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‘Help! My rescue Patterdale terrier is quite aggressive, particularly towards men.’ someone in our Facebook group asked. We completely know how you feel. After adopting Blake from the RSPCA, we quickly saw the problems that stemmed from his abusive background. We realised that we had to put a great deal of time and effort into training him to give him his best chance to have a happy life as a much loved pet.

Aggression in our Rescue Patterdale Blake

In fact, when we adopted our rescue Patterdale Blake from the RSPCA he was so scared of men that he wouldn’t even let my husband come down the stairs! Of course Simon was his ‘dog dad’ and because he was feeding and walking him, they quickly developed a bond (yes, look how sweet he is – but don’t be deceived!).

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Yet the meeting of strange men was extremely problematic. He barked constantly at some of our friends when we first took him visiting. He even went to bite one of them and we had to pull him back on the lead.

The nightmare continued when we passed strange men in the street – even on the other side of the road he would start barking, growling, lunging and even foaming at the mouth! He once bit a carpet fitter who came into our house, but at least it was only on the jumper. We knew that it had to stop.

Tips on Reducing Aggression in Rescue Patterdales

Even now two years on Blake is still a bit scared of strange men, but his behaviour has improved. Generally if socialised and trained well from a puppy, Patterdales are not aggressive dogs (read are Patterdales aggressive?) A lot of aggression in rescue terriers is due to fear that stems from past experiences. If you can reassure them and get them used to strangers in a controlled and positive environment, this can help. It takes time, and so needs to be done slowly and many training techniques need to be repeated many times. Here are our top tips on how to improve the aggression towards strangers in rescue Patts (and other rescue terriers):

Rescue Patterdale dog

Strange Visitors

Introduce your rescue Patterdale to strangers slowly and calmly. We find that it’s best for him not to go mad at the door, but for him to be in his bed. We then bring the stranger into the house and sit them down and then arm them with treats for positive reinforcement! Then we let Blake in and he can sniff them and be rewarded for it. If he growls or snaps he goes back into his bed. This has helped Blake to allow visitors into our home.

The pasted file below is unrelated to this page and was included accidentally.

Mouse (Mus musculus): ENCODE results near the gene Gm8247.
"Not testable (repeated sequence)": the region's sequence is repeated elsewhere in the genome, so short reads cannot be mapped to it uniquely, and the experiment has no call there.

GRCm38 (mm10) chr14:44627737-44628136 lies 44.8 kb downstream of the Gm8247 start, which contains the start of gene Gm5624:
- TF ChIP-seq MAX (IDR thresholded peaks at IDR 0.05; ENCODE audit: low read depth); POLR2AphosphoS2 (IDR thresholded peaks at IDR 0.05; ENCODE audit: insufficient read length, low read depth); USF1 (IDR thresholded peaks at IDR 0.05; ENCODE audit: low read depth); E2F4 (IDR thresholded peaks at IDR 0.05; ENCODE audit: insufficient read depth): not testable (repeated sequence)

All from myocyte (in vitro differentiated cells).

Strangers passing on the Street

For strangers passing on the Street we used ‘clicker training‘ which again is a positive reinforcement training method. When we would see a stranger on the other side of the road, we would click the clicker at the very instant he laid eyes on them and the treat immediately followed. He would look and then be rewarded before the barking and/or growling started. Repeating this regularly with your dog will allow them to acknowledge perceived threats as more of a positive.


Once we had applied the above techniques for a few months and the aggression had calmed, we then started to socialise him more on the advice of his 121 trainer. This involved taking him to places where there would be new and strange people such as cafes and dog friendly pubs. Whenever a stranger approached him, we asked them to sit down which was less intimidating and again we armed with treats! This started to give Blake more positive associations.

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Fun with Stevie today in #Sudley!

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We also started to take him for walks with lots of different people – friends and family. Here he is (above) learning to socialise with Simon’s Dad, girlfriend and their dog Stevie.

He can now go to a pub or cafe and meet new people without barking and aggression. He can also meet people in the park. Sometimes he barks a little and then he just gets told ‘No!’

Time for Classes

Finally, he was ready to start classes. This is a BIG challenge for Blake because the classes would be full of strange MEN and strange DOGS! Although there is a lot of barking and pulling in the classes, we are seeing an improvement, and he can repeat classes if he needs to.

We recommend that you get your dog into classes as soon as it’s safe to do so, and if you are finding that it is too difficult to get him in the classes, go for 121 first like we did. In Liverpool, we use Pawsitively Does It training for Blake with April and Dawn and would highly recommend them!

2 thoughts on “Help! My Rescue Patterdale Terrier is Aggressive”

  1. Help!. I have a 21/2 yr old male patterdale who is aggressive++ with other male dogs. He goes ballistic and can end up biting whoever has him on the lead – not intentionally!
    Can such behaviour be trained out of him or is it just an innate part of him?


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